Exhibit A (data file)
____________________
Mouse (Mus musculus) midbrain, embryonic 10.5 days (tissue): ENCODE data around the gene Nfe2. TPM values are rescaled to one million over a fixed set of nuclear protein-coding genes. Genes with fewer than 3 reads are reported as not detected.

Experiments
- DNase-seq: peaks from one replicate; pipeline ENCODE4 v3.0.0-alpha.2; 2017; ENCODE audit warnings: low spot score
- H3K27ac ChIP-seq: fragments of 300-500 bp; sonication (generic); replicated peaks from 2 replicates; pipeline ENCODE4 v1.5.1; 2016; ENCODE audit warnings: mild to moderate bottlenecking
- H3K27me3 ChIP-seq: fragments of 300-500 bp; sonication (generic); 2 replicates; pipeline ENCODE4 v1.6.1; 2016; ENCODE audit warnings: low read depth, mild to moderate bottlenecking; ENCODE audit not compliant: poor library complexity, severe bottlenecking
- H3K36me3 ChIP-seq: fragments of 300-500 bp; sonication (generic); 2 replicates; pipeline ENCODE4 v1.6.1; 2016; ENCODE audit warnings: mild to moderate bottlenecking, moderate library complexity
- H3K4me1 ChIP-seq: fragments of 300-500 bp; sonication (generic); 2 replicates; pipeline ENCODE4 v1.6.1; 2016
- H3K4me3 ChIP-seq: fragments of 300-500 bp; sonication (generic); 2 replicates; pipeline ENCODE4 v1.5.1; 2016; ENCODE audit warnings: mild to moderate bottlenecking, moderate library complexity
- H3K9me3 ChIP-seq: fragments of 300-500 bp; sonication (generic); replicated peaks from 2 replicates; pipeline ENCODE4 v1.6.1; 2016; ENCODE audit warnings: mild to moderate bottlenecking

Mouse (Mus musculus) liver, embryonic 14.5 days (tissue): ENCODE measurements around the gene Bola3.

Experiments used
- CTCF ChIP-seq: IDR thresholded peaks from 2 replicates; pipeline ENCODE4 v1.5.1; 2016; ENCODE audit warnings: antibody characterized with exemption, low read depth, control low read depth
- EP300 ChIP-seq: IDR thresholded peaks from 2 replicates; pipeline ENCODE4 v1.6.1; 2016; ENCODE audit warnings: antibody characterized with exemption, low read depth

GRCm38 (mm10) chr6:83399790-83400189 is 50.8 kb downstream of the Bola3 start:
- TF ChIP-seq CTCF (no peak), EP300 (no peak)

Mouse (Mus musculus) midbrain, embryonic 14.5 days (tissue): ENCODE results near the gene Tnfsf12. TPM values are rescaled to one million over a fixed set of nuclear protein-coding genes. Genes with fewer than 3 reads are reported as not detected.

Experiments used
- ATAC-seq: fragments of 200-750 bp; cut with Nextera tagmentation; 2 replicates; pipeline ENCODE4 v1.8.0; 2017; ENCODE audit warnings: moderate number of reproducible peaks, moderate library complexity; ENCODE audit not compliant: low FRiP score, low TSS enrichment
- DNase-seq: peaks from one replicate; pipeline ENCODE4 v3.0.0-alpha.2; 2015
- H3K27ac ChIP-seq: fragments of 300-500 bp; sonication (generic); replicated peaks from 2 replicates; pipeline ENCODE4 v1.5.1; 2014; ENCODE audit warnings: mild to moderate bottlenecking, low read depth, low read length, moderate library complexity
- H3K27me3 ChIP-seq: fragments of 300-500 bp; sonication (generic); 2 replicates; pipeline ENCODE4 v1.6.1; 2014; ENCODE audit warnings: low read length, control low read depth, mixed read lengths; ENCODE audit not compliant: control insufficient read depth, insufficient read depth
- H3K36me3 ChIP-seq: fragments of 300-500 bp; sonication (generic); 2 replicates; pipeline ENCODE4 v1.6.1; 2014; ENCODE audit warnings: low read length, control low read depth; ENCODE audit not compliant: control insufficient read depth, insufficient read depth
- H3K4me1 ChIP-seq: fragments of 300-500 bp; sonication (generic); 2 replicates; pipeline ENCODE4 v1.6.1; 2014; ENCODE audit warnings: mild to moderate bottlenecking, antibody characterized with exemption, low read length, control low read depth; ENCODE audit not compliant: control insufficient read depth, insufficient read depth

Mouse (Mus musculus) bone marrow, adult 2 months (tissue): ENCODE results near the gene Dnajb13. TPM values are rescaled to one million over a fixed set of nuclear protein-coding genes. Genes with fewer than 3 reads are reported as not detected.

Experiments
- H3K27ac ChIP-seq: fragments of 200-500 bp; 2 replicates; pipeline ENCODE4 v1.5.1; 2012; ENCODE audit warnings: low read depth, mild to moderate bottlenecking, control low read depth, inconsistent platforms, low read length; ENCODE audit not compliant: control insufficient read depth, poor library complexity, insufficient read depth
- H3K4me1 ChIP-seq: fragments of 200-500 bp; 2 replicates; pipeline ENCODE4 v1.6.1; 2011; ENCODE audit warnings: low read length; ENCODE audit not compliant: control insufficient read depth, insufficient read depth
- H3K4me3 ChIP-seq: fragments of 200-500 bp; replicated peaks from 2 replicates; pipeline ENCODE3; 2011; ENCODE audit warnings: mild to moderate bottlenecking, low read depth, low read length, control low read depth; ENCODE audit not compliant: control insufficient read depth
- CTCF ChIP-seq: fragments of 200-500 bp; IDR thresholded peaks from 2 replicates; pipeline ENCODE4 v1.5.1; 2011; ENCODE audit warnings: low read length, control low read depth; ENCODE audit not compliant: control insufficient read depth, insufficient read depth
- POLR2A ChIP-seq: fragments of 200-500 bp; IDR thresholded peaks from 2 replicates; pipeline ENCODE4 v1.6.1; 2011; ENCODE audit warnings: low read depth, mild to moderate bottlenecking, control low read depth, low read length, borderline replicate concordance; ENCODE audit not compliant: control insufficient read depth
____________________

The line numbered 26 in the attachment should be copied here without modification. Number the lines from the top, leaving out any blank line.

- H3K27ac ChIP-seq: fragments of 200-500 bp; 2 replicates; pipeline ENCODE4 v1.5.1; 2012; ENCODE audit warnings: low read depth, mild to moderate bottlenecking, control low read depth, inconsistent platforms, low read length; ENCODE audit not compliant: control insufficient read depth, poor library complexity, insufficient read depth